There are two main types of brakes found on children’s bikes: coaster brakes and hand brakes, although some bikes have both. Part of this is regulatory and beyond the control of manufacturers; they may have to spec a coaster brake because there are legacy laws governing how bikes are sold.
Coaster brakes work by pedaling backward. Lots of bikes for younger children have them.
Hand brakes operate via a lever attached to the handlebar, and most bikes for children only brake the rear wheel. There are two types of hand brakes as well. Disc brakes tend to have more power and are a bit more expensive, and work better in all kinds of weather; rim brakes clamp against the wheel’s rim and may be less potent, though frequently offer at least the same level of modulation as a disc brake.
If your child bike has lever-actuated brakes, those levers most likely have a reach adjustment. This brings the lever closer to the handlebar, so it’s easier for smaller hands to grab, which is critical for safety. If the bike you purchased doesn’t have this adjustment, a bike shop can swap out the levers for adjustable ones.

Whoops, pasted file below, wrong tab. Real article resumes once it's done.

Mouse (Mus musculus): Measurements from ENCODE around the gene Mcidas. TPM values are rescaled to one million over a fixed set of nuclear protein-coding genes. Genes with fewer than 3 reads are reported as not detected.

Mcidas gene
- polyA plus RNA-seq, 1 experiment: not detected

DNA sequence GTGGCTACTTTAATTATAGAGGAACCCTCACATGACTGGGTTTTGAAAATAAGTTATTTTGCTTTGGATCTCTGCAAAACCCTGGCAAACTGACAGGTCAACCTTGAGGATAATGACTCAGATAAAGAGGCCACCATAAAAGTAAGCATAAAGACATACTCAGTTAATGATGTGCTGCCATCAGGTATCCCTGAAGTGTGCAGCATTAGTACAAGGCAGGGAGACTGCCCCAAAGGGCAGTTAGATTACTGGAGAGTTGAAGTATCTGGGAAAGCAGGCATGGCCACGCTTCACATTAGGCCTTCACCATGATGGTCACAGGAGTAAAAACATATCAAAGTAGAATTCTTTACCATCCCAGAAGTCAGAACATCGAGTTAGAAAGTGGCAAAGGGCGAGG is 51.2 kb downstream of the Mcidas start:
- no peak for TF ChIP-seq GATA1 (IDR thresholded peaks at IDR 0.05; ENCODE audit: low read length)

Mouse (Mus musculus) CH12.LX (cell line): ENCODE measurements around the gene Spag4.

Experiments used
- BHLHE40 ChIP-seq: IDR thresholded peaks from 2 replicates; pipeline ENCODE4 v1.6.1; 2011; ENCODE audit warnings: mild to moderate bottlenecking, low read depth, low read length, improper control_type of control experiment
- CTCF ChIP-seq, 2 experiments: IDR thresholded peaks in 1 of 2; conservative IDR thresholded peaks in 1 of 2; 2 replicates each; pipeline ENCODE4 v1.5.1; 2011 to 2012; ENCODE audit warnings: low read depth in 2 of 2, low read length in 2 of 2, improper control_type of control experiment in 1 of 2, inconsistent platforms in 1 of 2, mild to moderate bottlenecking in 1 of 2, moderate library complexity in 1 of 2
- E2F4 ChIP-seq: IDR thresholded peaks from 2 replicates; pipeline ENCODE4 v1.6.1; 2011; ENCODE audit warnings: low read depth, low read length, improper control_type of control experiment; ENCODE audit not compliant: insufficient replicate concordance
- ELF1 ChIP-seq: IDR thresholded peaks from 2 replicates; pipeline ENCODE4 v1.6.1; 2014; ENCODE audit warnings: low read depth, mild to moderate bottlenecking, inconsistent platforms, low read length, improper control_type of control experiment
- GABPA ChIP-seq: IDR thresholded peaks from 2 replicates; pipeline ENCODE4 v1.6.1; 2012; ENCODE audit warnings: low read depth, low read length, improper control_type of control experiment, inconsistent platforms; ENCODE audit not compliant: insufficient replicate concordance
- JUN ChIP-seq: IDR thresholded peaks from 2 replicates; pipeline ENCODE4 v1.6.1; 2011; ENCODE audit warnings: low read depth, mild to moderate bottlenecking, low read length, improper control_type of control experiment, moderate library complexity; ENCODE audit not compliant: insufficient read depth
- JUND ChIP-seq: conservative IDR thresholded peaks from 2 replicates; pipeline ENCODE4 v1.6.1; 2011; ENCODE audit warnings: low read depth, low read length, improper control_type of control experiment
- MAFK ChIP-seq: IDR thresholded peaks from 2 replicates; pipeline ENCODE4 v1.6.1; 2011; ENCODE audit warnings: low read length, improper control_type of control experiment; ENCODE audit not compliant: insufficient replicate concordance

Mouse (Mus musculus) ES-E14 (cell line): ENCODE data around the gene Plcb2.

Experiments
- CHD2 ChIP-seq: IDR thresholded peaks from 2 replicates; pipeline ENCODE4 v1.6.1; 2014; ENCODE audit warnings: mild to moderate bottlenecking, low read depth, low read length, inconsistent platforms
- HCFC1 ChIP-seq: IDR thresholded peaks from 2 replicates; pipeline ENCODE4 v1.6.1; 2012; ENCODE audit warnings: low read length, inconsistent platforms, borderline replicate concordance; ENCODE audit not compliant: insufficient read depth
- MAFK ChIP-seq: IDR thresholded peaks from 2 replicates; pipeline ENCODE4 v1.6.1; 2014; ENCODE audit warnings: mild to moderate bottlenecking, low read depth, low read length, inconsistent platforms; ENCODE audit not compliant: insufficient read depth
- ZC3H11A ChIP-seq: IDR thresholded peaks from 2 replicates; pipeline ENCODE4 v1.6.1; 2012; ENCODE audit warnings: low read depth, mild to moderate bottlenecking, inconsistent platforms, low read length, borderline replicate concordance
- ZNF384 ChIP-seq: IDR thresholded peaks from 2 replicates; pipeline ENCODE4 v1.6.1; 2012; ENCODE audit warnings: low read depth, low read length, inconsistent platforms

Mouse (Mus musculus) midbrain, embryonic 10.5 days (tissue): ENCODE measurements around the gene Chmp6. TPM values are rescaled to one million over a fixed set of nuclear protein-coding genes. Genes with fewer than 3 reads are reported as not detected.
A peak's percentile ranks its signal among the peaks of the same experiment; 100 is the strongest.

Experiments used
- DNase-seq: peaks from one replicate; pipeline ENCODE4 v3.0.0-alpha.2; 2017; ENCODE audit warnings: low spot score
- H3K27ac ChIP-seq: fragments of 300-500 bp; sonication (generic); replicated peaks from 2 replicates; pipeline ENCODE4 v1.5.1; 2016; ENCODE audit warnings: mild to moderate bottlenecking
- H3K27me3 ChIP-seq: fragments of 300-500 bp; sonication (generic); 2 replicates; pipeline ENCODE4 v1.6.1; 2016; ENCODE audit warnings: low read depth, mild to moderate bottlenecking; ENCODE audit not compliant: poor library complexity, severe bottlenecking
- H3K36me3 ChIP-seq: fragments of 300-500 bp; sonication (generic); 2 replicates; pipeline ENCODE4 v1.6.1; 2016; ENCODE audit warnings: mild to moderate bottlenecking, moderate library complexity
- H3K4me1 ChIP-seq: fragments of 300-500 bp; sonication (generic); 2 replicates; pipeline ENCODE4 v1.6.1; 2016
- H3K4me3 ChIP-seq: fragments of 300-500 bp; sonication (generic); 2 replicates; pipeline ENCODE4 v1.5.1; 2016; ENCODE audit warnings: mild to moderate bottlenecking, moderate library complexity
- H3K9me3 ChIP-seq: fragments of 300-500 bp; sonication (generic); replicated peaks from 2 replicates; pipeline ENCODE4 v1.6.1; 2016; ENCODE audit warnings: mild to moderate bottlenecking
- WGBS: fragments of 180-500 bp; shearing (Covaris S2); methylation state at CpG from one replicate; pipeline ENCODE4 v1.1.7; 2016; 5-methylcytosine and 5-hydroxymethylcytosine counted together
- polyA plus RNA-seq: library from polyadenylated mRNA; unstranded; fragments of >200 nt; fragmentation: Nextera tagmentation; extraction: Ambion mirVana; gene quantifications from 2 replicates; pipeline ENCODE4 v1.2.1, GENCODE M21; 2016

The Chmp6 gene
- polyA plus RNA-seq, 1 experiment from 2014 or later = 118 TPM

As with brakes, your child needs to be able to easily operate their shifters. Avery at Cannondale said bike makers are increasingly building bikes with low-effort shifters, meaning the mechanism isn’t as stiff as in adult bikes. Raul Atencio, the retail manager at Universal Cycles in Portland, Ore., Says you want to hold a bike statically and watch to see if your child can easily operate the brake levers and shifters. Again, the local shop should make this evaluation. Know that, like brake reach adjustment, shifters can also be repositioned for better leverage for your kid to use.